Author Archives: meifong

Lasers In Dentistry Part 1


Lasers used in dentistry are engineered and designed to perform special functions without changing or damaging the surrounding tissues or materials.


The functioning of a laser goes back to Albert Einstein’s quantum theory of radiation and includes other theories that help explain the local tissue damage. The first laser was demonstrated in 1960. It was ruby laser, 694nm wavelength. Interest in the medical implications of laser light was high and already in 1967 , some of the first reports appeared on the effects of very low doses of ruby light on biological tissues. In animal studies, it was observed that experimental wounds healed better if irradiated and that even the shaved fur of the experimental animals reappeared faster in the irradiated areas. There appeared to be a biological window for the dose. If too low, there was no effect, if too high there was a suprresive effect. Not much later, the Helium-Neon laser was introduced in research and the results were similar. Later on, diode lasers were introduced and they provide the same results, although some wavelengths appeared to be better for certain indications. In particular, the introduction of infrared lasers improved the optical penetration of the ligh, reaching deeper lying tissues. The first commercially available lasers in the early 80’s were extremely low powered, below 1mW was used, in spite of the fact that the first scientific reports used 25 mW. This partly explains the initial contoversy about therapeutic dosage to be used. With the rapid developement of laser diodes, the powers of therapeutic lasers have changed dramastically and diode lasers today are typically in the range of 50-500 mW. Increased power has not only shortened the treatment time but also improved the therapeutic results.

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Non Carious/Decayed Lesion

4.Abfraction lesions
5.Localized non-hereditary Enamel Hypoplasia
6.Localized non-hereditary Enamel Hypocalcification
7.Localized non-hereditary Dentin Hypoplasia
8.Localized non-hereditary Dentin Hypocalcification
11.Amelogenesis imperfecta
12.Dentinogenesis imperfecta

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Pulpotomy, Apexogenesis and Apexification Part 2


It is defined as physiological root end development and formation – (American Association of Endodontists.)

The current terminology is vital pulp therapy and is defined by (Walton and Torabinejad) as a treatment of vital pulp in an immature tooth to permit continued dentin formation and apical closure.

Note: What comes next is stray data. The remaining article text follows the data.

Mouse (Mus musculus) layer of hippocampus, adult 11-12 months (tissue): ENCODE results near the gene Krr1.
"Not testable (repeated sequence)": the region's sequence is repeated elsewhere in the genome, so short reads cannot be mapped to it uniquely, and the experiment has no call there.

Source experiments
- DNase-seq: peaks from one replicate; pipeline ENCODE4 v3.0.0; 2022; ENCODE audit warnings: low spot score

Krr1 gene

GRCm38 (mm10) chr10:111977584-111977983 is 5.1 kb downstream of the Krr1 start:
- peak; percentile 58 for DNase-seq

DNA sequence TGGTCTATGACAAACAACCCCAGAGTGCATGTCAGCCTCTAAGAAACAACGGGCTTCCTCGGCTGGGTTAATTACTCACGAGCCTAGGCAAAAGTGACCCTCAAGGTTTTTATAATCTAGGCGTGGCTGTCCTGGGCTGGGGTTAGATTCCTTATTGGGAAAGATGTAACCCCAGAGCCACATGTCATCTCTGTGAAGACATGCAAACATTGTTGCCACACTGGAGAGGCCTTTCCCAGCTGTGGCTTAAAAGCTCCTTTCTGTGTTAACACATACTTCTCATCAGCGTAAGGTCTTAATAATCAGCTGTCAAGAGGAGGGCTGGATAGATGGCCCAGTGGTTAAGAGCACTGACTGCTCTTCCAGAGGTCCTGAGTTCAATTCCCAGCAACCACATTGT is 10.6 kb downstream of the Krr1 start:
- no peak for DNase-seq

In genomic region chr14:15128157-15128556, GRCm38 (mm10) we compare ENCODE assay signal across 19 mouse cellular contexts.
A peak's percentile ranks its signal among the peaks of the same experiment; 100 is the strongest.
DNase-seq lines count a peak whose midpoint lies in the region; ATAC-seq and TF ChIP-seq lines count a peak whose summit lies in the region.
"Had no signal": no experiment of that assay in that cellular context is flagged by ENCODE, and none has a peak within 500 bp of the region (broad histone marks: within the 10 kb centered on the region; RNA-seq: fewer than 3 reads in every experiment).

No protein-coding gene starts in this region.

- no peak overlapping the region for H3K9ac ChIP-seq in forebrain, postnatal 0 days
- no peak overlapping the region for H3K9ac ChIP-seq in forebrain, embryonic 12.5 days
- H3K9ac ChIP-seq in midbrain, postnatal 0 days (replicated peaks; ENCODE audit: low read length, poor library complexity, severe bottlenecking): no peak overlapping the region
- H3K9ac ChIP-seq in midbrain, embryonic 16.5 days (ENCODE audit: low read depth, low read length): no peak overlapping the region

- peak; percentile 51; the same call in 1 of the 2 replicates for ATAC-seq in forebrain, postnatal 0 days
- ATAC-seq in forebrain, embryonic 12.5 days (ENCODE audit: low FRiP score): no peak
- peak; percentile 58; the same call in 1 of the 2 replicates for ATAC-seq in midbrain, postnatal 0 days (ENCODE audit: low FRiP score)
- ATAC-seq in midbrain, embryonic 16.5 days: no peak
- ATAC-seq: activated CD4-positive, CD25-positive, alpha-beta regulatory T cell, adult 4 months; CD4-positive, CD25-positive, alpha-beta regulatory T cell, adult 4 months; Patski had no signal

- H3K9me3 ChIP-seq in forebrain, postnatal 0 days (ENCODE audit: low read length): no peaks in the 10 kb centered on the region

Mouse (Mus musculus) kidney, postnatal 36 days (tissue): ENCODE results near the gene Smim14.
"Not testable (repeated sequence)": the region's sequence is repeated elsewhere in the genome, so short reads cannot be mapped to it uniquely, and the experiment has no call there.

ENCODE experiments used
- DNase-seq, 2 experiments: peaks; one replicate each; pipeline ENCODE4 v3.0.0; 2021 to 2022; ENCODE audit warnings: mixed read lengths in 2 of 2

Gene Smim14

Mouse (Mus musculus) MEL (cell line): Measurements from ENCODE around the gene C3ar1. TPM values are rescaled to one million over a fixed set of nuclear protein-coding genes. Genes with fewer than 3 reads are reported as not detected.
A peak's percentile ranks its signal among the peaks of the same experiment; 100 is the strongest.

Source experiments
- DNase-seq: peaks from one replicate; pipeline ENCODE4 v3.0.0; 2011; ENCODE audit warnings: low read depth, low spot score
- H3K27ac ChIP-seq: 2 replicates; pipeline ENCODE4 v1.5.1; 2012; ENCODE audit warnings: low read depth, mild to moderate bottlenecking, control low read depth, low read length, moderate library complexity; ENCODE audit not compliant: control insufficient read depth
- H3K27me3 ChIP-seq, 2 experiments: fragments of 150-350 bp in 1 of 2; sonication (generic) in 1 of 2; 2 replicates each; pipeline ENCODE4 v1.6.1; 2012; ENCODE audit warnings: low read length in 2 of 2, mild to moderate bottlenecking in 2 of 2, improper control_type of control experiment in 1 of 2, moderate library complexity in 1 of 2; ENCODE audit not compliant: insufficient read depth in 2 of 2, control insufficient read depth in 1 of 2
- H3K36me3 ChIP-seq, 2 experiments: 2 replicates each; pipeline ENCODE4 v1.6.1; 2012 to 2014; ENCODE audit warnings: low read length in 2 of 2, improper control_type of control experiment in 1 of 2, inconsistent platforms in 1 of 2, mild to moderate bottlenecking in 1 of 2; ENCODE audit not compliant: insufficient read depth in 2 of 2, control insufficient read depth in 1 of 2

This is achieved by:

Indirect pulp capping

Direct pulp capping

Apical closure pulpotomy

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Pulpotomy, Apexogenesis and Apexification Part 1



Pulpotomy is defined as the amputation of damaged and inflammed vital pulp from the coronal chamber followed by placement of a medicament over the radicular pulp stumps to stimulate repair, fixation or mummification of the remaining vital radicular pulp.
– Braham & Morris 1985

Pulpotomy is defined as the surgical removal of infected coronal pulp and its objectives are preservation of the radicular pulp vitality and relief of pain.

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How Does Your Dentist Remove Your Last Tooth?

The removal of impacted mandibular third molars is a complicated surgical procedure involving soft tissue, muscle and the hardest bone in the skeleton.
Prior to discovery of x-rays, surgeons removed only those teeth which can readily be examined clinically in the oral cavity.
John Tomes (1849) first to describe method of gaining access through a mucoperiosteal flap.

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Definitions In Dentistry Part 1


Oral medicine is defined as that area of special competence concerned with the health of and with diseases involving the oral para oral structures, it includes, principles of medicine that relates to the mouth, as well as research in biological, pathological and clinical spheres, diagnosis and medical management of diseases specific to the orofacial tissues and of oral manifestations of systemic diseases and management of behavioral disorders and the oral and dental treatment of medically compromised patients.

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Oral Submucous Fibrosis Part 2

Buccal mucosa, faucial pillars ,soft palate, lips and hard palate.
The fibrous bands in the buccal mucosa run in a vertical direction ,sometimes so marked that the cheeks are almost immovable.
In the soft palate the fibrous bands radiate from the pterygomandibular raphe or the faucial pillars and have a sear like appearance

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Oral Submucous Fibrosis Part 1

(J.J Pindborg and Sirsat 1966)
It is an insidious chronic disease affecting any part of the oral cavity and sometimes the pharynx. Although occasionally preceded by and /or associated with vesicle formation ,it is always associated with juxta-epithelial inflammatory reaction followed by a fibro-elastic changes of the lamina propria with epithelial atrophy leading to stiffness of the oral mucosa and causing trismus and inability to eat.

First described among five East African women of Indian origin under the term Atrophia idiopathica (tropica) Mucosae Oris by Schwartz 1952
Joshi in 1953 is credited to be the first person who described it and gave the present term “Oral sub-mucous fibrosis”.
In the year 1954, Su. 1. P. from Taiwan described similar condition, which he called “Idiopathic Scleroderma of mouth”

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